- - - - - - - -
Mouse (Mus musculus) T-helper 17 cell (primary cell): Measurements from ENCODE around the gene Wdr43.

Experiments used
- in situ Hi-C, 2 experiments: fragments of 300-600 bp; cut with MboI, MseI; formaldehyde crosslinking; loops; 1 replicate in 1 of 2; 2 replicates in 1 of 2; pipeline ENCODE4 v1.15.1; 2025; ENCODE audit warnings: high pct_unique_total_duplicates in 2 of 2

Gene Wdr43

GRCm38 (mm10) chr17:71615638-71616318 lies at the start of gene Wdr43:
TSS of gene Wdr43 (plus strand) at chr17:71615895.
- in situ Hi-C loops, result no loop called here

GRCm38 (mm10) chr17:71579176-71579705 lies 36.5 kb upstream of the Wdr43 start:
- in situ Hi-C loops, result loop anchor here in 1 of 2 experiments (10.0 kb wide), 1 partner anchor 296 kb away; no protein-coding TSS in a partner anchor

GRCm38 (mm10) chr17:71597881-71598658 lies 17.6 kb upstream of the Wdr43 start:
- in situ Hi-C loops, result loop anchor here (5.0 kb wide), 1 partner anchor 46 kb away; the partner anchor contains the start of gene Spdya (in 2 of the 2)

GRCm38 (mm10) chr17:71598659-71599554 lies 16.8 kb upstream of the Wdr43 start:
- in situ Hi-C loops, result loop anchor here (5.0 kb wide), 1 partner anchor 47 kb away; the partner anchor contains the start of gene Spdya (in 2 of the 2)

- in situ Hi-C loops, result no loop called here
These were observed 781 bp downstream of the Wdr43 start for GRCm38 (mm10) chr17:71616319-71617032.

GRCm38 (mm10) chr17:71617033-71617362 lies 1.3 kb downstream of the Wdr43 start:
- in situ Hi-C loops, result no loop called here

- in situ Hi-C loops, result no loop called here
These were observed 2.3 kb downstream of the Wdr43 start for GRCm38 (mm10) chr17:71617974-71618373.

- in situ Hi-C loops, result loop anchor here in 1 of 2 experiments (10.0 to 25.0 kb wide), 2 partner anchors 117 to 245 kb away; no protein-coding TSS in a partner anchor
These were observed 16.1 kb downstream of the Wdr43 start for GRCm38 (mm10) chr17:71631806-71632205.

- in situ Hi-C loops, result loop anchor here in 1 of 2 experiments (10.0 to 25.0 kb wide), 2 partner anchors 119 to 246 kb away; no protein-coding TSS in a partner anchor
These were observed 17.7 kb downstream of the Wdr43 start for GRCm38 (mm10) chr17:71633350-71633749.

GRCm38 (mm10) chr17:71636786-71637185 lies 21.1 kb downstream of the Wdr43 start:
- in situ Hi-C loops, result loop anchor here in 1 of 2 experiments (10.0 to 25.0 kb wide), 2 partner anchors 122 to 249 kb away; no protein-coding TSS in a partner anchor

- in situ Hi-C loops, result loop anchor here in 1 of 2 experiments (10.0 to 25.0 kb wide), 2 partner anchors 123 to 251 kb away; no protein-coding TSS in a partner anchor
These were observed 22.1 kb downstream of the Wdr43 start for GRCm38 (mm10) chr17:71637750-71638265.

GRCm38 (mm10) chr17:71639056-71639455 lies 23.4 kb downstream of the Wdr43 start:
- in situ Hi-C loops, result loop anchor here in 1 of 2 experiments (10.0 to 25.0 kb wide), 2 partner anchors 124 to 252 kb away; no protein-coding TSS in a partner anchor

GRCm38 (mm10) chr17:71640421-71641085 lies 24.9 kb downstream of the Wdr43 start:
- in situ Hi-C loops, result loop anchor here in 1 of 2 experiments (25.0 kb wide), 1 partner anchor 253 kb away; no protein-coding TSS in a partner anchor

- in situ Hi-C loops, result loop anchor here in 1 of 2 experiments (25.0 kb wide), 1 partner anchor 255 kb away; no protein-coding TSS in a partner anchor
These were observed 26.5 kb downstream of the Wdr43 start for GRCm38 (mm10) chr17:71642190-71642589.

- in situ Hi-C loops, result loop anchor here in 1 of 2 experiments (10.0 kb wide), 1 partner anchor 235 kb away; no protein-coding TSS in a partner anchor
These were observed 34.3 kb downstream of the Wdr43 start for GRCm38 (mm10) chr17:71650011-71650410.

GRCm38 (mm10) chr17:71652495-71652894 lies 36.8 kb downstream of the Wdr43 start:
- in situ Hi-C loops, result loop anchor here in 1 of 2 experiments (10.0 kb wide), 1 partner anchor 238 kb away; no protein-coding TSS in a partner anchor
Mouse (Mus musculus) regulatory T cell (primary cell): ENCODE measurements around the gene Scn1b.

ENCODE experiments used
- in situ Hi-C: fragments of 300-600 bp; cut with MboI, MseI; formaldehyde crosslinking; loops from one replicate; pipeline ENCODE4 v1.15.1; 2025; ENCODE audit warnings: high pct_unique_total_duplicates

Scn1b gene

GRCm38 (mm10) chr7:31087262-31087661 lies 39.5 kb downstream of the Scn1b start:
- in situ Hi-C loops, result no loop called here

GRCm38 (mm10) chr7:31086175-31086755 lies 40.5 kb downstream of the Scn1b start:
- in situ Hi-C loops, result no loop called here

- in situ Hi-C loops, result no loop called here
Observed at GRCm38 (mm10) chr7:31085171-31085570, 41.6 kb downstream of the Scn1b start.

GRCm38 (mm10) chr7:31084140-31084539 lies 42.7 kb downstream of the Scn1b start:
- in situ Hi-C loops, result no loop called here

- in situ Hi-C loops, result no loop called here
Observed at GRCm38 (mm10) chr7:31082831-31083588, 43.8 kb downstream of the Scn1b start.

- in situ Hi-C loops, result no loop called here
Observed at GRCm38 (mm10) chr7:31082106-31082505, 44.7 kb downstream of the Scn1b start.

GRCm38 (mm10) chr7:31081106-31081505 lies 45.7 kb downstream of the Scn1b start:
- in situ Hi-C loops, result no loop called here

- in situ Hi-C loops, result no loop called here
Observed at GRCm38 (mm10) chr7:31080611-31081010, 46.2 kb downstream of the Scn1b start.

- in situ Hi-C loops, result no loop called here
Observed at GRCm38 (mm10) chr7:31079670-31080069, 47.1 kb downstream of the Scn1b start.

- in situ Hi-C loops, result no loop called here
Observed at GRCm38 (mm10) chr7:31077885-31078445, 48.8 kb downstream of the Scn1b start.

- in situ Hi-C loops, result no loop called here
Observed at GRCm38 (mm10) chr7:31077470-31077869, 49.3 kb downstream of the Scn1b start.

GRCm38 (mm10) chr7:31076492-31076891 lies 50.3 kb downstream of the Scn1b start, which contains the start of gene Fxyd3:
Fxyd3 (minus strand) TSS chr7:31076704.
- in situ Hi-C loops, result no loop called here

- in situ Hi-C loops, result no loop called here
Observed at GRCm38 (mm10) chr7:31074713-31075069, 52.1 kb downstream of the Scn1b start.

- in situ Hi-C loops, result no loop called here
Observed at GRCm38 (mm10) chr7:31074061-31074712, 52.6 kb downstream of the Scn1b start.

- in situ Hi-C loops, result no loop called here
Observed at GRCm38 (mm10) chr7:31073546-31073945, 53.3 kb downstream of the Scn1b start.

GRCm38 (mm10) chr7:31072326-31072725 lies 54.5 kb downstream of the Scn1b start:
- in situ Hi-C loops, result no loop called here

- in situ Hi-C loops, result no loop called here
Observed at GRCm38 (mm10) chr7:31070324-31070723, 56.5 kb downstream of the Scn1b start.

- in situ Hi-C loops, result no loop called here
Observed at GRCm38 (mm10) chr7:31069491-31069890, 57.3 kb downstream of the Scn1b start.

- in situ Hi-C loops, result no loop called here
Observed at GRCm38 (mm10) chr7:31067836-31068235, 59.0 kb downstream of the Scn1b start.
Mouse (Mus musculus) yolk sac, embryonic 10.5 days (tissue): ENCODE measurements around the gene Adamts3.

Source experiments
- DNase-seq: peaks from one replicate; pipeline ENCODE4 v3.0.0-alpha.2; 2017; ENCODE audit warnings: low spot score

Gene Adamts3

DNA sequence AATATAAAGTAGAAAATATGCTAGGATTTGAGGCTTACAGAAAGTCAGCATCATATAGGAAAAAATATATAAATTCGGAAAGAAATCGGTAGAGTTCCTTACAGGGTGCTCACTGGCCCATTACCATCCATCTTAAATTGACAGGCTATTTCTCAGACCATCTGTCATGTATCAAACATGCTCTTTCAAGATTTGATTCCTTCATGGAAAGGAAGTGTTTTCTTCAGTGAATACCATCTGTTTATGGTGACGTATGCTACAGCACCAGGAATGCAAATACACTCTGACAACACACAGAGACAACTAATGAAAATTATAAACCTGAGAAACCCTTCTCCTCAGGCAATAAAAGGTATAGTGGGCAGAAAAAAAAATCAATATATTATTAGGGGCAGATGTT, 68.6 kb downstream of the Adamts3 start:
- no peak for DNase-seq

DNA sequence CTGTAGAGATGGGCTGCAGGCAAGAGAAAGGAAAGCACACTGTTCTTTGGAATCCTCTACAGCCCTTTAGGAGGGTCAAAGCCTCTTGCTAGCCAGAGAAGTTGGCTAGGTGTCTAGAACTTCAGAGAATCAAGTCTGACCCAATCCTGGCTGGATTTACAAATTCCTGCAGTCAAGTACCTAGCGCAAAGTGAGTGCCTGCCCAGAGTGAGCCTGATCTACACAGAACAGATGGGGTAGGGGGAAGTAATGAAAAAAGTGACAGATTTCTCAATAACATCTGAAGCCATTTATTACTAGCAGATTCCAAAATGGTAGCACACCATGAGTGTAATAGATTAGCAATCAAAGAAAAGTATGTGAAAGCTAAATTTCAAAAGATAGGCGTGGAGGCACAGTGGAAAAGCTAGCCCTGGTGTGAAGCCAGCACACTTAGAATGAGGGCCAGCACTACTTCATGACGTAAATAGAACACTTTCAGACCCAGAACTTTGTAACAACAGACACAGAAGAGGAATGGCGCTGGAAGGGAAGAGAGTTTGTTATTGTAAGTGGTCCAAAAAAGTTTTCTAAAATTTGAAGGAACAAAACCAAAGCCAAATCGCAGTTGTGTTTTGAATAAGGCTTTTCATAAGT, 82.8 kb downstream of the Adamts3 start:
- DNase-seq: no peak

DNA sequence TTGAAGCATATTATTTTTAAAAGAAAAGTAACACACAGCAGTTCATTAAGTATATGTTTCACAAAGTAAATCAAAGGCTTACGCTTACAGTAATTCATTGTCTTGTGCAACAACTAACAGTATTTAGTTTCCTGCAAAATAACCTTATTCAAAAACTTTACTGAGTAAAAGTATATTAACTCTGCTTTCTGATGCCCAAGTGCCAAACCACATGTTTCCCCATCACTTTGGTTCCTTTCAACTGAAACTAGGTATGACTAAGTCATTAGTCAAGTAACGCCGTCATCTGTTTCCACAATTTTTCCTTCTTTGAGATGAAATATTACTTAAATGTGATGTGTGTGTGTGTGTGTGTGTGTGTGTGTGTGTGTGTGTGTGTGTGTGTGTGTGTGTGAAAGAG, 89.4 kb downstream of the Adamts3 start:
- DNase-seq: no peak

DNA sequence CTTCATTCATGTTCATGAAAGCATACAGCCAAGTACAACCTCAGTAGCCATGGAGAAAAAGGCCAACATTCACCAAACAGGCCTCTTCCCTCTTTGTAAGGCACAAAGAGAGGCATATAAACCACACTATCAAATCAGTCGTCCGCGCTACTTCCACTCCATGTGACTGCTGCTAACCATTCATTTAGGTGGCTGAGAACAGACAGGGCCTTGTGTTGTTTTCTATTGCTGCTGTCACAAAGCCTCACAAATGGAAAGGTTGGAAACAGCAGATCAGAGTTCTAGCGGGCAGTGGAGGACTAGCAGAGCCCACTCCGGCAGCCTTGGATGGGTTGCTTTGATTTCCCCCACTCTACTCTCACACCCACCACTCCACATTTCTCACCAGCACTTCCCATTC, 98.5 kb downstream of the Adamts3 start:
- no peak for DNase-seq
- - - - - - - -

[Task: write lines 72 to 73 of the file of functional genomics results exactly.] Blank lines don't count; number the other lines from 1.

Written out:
Observed at GRCm38 (mm10) chr7:31073546-31073945, 53.3 kb downstream of the Scn1b start.

GRCm38 (mm10) chr7:31072326-31072725 lies 54.5 kb downstream of the Scn1b start: